Human freedom involves our capacity to pause between the stimulus and response and, in that pause, to choose the one response toward which we wish to throw our weight. The capacity to create ourselves, based upon this freedom, is inseparable from consciousness or self-awareness. ~Rollo May, The Courage to Create
Creating that space between stimulus and response is not an easy feat. It takes practice and intention. Those of us who live with trauma and highly activated sympathetic nervous systems (fight/flight), have a very clear understanding of how challenging it can be to create that space. To shift our ways of being from a wounded animal who simply lashes out at anyone or thing that comes near them to a more self aware and thoughtful response that is not fully based on our triggered emotional state.
Creating this space isn’t about not feeling our emotions and sensations. Instead it is about slowing down how we react to these emotions and sensations. It is slowing down when we are in a state of overwhelm and considering what all is contributing to those feelings, what we actually have control of, and how we want to be in these moments.
Most of us living with complex trauma not only have activated nervous systems that are either on extra high or extra low alert (or alternate between the two at rapid pace), we also have a visceral sense of not being heard. Those of us who experienced childhood trauma either were convinced to keep the “secret” by our abuser, or we told people and either they didn’t believe us, told us we were making it up, or told us to not complain and that it ‘wasn’t that bad’.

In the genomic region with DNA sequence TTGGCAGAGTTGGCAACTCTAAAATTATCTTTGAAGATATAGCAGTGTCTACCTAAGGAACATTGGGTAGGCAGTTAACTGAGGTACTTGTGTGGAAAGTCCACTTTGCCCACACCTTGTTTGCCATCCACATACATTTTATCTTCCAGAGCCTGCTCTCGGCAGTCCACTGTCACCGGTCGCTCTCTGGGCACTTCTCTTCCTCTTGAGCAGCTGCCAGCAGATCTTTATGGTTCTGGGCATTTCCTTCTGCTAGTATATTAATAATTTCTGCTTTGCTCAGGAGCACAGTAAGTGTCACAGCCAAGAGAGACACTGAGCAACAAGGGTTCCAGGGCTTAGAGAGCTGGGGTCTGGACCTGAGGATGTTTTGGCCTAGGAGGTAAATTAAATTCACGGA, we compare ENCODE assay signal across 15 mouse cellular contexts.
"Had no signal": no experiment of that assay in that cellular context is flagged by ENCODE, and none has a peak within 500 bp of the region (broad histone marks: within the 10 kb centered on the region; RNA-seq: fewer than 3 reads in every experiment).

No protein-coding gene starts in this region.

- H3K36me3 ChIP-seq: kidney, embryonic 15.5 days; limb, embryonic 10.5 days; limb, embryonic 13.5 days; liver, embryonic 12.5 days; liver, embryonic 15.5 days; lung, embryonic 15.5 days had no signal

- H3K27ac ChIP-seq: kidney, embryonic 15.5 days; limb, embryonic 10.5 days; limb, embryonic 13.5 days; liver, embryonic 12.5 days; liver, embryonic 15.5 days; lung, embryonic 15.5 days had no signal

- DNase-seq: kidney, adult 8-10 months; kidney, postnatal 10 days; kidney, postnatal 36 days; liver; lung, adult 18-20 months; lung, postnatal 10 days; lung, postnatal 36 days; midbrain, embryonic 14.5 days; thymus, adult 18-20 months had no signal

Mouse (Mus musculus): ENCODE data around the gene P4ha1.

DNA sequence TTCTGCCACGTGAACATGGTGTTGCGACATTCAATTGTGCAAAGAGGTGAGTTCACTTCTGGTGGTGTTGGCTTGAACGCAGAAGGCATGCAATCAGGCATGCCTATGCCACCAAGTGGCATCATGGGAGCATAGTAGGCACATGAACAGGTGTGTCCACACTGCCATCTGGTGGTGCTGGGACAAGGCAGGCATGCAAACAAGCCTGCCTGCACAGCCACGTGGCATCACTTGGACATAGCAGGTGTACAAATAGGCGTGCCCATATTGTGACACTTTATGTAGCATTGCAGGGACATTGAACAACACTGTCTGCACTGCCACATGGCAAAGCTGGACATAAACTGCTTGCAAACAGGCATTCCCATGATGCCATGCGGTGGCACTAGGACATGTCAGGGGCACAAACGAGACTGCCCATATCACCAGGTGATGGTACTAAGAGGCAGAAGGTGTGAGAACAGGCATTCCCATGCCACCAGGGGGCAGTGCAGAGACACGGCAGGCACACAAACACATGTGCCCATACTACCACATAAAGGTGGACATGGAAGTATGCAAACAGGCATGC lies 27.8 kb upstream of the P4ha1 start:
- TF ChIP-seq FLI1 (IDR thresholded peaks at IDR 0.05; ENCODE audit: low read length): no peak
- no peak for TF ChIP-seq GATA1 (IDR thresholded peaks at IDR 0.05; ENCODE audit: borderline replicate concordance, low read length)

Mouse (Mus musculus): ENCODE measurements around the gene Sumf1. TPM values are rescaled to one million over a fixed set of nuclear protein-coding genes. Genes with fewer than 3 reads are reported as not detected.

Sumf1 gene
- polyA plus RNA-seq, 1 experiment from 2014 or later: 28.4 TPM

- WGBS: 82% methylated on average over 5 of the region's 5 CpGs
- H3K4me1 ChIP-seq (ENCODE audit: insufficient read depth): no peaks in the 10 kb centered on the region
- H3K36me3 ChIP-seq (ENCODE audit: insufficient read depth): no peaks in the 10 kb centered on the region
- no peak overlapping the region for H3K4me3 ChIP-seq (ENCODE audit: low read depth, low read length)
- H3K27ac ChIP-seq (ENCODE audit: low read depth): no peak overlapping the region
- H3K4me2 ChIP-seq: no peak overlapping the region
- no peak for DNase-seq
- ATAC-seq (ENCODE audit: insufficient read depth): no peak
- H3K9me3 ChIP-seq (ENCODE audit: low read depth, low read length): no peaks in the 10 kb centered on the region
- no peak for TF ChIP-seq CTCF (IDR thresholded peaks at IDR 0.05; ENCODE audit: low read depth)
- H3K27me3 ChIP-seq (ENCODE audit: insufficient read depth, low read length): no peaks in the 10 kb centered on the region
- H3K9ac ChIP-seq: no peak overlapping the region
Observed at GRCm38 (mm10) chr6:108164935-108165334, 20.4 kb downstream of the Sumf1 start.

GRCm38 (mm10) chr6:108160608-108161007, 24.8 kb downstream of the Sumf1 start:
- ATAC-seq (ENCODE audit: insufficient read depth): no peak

So not only do we have activated systems that see almost everything as a threat, we don’t know how to express our feelings – emotions and sensations – in a way that can be received by another. We either snap and yell or we totally shut down and “cut off” by not speaking or interacting with the person who we feel caused us harm. These reactions are automatic in some ways and they can be slowed down, we can slow ourselves down, and shift from the automatic reaction to a more intentional response.
It takes time and a willingness to practice self-regulation skills to come into your body. It won’t happen over night. We will all fall back on old habits from time to time. And these shifts in being can happen.
The shifts in our ways of being in the world aren’t always neat or easy or even pleasant. Sometimes the slowing down process can be incredibly uncomfortable.
We need to be willing to sit a bit in the unknown of shifting and transforming. To have the courage to move from the comfort of what we know into the possibilities of what is unknown to us outside of our imagination.
We were all raised in environments that taught us how to interact with others, either by example of how the adults treated each other or by how the adults treated us as children. These patterns and ways of being were likely passed down through generations. These cycles are entrenched in our psyches as well as our cellular memories. They run deep.
We can break the patterns and cycles that have been passed down to us. We can shift our ways of being. We do not need to allow what has happened to us to define us or how we are in the world.
Yes, there are things we cannot change. Yes, this is not easy work.
We can learn to calm and regulate our nervous system. We can learn to create that space between stimulus and response. We can learn to experience our feelings and to express them without causing harm to ourselves or to others.
It takes time, intention, and practice. It requires a willingness to live in that unknown in-between space that is so uncomfortable. We need to develop our self compassion.
Because at the end of the day we all need each other. So learning how to be in relationship with others, while maintaining boundaries, is an important part of our work.
This essay was originally published in my weekly(ish) newsletter on July 8, 2018. It has been revised and edited for publication here. To receive my most recent essays you can subscribe here.